* Investors seek clarity on fiscal negotiations
* Third-quarter GDP tops expectations; market barely reacts
* NYSE Euronext shares soar, ICE to buy for $8.2 billion
* Dow, S&P 500 and Nasdaq all fall about 0.1 pct
NEW YORK, Dec 20 (Reuters) - U.S. stocks edged slightly
lower on Thursday as investors fretted that a deal on the U.S.
budget wouldn't come as soon as they had hoped after President
Barack Obama threatened to veto a controversial Republican plan.
The market barely reacted to a round of strong data,
including on gross domestic product growth and housing,
suggesting talks to avert the "fiscal cliff," steep tax hikes
and spending cuts due to take effect in 2013, remain the primary
focus for markets.
Republican Speaker of the House John Boehner said Wednesday
his chamber would pass a proposal that spares many wealthy
Americans from tax hikes needed to balance the budget. Obama has
threatened to veto the plan if it passes, while some Republicans
oppose any deal featuring tax increases.
"The closer we get to the end of the year without a deal,
the more optimism is going to evaporate," said Todd
Schoenberger, managing partner at LandColt Capital in New York.
"Volatility is going to be extreme until there's a deal, and the
probability of being caught on the downside is much greater than
being on the upside."
While investors have hoped for an agreement soon between
policy makers over the fiscal cliff, this seems unlikely as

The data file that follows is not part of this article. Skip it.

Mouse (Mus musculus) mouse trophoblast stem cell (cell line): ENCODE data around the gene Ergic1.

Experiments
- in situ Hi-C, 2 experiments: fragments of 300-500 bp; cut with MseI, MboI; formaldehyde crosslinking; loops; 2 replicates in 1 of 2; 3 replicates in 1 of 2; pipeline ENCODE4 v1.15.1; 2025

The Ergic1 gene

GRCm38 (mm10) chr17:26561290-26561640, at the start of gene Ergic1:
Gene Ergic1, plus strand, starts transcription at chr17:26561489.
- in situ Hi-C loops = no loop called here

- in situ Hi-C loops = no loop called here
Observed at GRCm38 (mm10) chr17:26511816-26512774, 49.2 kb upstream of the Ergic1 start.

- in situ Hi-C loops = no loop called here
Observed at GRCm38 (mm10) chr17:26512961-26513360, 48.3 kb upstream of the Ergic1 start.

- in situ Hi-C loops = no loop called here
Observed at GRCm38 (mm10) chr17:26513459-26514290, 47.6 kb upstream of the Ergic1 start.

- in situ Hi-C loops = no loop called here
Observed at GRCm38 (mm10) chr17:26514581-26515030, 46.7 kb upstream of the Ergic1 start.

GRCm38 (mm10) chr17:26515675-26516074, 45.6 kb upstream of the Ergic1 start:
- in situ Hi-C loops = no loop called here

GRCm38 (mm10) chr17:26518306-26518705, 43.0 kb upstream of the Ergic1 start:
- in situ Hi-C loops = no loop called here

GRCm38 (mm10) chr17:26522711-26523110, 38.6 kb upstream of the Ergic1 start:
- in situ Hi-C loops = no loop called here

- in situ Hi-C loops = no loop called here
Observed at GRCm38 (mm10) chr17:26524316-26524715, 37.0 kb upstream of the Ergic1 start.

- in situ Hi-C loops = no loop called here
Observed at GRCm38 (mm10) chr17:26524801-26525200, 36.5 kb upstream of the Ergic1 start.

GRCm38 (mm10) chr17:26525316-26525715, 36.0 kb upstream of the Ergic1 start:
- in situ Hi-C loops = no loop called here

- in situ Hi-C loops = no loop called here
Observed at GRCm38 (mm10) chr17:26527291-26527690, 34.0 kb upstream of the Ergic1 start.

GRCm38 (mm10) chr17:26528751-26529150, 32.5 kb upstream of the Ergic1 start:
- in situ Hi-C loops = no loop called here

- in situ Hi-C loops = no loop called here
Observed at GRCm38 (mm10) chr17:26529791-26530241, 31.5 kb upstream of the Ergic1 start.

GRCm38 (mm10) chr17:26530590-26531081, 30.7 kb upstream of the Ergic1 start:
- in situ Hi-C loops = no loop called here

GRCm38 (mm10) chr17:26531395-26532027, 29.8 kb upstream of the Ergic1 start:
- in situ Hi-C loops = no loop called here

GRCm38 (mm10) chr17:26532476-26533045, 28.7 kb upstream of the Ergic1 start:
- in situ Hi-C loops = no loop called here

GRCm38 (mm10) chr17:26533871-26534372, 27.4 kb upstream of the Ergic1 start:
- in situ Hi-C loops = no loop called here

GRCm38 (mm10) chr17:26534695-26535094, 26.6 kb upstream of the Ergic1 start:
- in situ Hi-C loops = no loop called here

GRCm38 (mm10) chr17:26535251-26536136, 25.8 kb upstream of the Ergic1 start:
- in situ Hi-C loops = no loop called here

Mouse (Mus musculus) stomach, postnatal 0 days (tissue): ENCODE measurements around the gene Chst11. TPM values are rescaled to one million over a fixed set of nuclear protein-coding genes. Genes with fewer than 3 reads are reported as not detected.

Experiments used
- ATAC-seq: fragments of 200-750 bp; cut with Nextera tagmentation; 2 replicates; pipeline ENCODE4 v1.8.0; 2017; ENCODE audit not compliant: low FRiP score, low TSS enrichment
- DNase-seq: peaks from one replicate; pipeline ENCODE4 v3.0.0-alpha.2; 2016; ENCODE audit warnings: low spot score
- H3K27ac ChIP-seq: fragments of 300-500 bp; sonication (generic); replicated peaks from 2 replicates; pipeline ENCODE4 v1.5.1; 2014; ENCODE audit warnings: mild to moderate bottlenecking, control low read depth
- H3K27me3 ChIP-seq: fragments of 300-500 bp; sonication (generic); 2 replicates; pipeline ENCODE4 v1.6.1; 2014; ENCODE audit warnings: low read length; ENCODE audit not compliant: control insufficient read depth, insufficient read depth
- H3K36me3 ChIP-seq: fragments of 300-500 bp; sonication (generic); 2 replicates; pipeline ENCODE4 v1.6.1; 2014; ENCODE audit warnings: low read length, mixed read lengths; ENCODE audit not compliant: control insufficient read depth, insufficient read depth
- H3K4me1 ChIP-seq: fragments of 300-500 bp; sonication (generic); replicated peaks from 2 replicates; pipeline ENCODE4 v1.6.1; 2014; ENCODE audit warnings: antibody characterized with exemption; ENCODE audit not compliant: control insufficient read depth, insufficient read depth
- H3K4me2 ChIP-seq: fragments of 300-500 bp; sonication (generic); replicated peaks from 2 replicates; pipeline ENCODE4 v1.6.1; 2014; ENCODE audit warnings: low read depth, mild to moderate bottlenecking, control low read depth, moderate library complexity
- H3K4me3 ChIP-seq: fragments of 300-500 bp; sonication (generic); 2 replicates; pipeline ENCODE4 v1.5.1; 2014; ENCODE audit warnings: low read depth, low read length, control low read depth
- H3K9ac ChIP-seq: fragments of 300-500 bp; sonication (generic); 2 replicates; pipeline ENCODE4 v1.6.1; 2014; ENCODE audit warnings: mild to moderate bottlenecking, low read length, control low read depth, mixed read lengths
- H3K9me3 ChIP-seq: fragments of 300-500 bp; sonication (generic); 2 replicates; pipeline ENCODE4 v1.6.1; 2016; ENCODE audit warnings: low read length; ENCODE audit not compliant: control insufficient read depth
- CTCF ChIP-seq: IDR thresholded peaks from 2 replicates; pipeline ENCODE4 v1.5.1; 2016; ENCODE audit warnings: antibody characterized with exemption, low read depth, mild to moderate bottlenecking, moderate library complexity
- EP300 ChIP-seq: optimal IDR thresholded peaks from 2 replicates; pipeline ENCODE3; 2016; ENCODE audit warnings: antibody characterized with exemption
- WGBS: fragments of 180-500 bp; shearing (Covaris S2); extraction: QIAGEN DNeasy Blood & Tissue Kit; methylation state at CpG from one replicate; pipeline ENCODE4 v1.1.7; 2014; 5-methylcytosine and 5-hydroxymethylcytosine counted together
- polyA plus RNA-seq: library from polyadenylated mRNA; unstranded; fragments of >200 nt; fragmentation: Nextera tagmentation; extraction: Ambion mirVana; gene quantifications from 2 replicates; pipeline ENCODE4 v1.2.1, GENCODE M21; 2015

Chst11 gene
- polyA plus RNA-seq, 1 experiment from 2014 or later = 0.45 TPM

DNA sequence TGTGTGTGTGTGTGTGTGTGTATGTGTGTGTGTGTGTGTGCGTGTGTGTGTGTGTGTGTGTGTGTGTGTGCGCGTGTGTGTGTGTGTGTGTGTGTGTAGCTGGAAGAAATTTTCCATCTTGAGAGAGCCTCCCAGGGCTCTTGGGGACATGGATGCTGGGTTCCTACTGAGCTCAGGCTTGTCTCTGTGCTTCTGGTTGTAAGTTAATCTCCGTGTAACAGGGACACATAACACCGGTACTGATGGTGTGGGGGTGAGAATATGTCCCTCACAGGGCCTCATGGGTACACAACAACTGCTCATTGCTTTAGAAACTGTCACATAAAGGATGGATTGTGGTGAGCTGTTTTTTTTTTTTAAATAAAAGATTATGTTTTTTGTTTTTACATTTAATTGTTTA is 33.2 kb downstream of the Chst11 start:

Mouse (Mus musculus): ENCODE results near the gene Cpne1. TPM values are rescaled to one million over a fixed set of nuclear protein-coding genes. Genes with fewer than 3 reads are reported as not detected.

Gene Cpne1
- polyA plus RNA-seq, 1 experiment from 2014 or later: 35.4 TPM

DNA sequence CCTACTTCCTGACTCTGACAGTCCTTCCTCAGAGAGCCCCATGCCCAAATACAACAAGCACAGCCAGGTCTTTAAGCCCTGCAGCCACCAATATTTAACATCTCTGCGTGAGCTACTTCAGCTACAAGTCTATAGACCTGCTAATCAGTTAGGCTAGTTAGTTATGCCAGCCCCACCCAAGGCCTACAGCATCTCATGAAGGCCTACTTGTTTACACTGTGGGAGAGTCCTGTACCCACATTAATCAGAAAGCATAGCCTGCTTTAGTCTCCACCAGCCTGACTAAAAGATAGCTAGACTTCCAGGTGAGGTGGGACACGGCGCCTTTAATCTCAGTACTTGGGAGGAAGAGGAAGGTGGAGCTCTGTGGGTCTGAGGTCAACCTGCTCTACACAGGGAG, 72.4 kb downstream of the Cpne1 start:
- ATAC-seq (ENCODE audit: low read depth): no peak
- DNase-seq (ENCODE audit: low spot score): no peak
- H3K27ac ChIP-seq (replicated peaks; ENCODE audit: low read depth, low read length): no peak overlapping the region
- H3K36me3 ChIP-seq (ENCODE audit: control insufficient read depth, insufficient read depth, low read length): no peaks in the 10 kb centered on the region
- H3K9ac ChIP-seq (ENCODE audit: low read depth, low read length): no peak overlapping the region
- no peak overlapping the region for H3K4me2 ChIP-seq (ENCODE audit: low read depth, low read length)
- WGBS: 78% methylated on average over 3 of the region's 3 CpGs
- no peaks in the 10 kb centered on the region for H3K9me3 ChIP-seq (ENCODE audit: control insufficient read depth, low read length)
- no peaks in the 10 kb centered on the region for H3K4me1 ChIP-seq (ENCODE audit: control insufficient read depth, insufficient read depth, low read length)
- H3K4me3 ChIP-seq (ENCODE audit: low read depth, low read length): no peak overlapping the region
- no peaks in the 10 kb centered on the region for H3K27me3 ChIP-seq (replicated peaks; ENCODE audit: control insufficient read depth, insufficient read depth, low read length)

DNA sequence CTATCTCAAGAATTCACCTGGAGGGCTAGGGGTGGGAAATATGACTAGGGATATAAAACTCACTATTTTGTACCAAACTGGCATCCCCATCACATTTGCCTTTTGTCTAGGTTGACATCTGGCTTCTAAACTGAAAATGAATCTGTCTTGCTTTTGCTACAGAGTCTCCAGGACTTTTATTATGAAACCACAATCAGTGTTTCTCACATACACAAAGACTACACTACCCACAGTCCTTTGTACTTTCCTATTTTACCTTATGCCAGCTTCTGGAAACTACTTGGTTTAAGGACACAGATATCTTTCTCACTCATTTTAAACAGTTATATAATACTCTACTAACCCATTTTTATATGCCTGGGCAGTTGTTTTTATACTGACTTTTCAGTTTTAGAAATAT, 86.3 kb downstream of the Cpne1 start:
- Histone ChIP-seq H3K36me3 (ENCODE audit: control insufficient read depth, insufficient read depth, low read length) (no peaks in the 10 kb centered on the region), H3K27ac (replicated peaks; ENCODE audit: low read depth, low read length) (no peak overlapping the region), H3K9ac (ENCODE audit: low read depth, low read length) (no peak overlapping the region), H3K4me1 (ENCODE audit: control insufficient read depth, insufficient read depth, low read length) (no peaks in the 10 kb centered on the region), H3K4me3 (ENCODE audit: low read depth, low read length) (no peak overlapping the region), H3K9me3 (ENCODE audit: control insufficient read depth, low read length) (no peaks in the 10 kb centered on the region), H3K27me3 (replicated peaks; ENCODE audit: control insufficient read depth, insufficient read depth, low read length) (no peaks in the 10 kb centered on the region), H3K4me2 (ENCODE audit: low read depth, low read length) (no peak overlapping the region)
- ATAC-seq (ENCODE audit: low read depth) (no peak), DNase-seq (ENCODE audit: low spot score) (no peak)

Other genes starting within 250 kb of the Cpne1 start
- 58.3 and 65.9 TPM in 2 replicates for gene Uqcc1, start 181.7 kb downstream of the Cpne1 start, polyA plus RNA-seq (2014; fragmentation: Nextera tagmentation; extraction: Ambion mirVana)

wrangling continues over the details.
The Dow Jones industrial average was down 18.74
points, or 0.14 percent, at 13,233.23. The Standard & Poor's 500
Index was down 0.84 points, or 0.06 percent, at 1,434.97.
The Nasdaq Composite Index was down 4.18 points, or 0.14
percent, at 3,040.18.
NYSE Euronext was the S&P 500's top percentage
gainer, surging 35 percent to $32.56 after
IntercontinentalExchange Inc said it would buy the
operator of the New York Stock Exchange for $8.2 billion. ICE
shares rose 1.3 percent to $130.06.
Stocks rallied earlier in the week on signs of progress in
the negotiations, led by banking and energy shares, which tend
to outperform in times of economic expansion. On signs of
complications, however, many have turned to hedging their bets
through options and exchange-traded funds.
The U.S. economy grew 3.1 percent in the third quarter,
faster than previously estimated, while the number of Americans
filing new claims for jobless benefits rose more than expected
in the latest week.
"It is great to see this kind of growth, but investors know
it could all disappear if there's no deal on the cliff,"
Schoenberger said. "Macro data may be on the back burner for a
Existing home sales jumped 5.9 percent in November, more
than expected, and by the fastest monthly place in three years.
And the Federal Reserve Bank of Philadelphia's December index of
business conditions in the U.S. Mid-Atlantic region rose to 8.1
from -10.7 in November. Analysts were looking for a read of
Google Inc agreed to sell set-top TV box maker
Motorola Home to Arris Group Inc for $2.35 billion in
cash and stock. Arris rose 6.6 percent to $15.51 while Google
was little changed.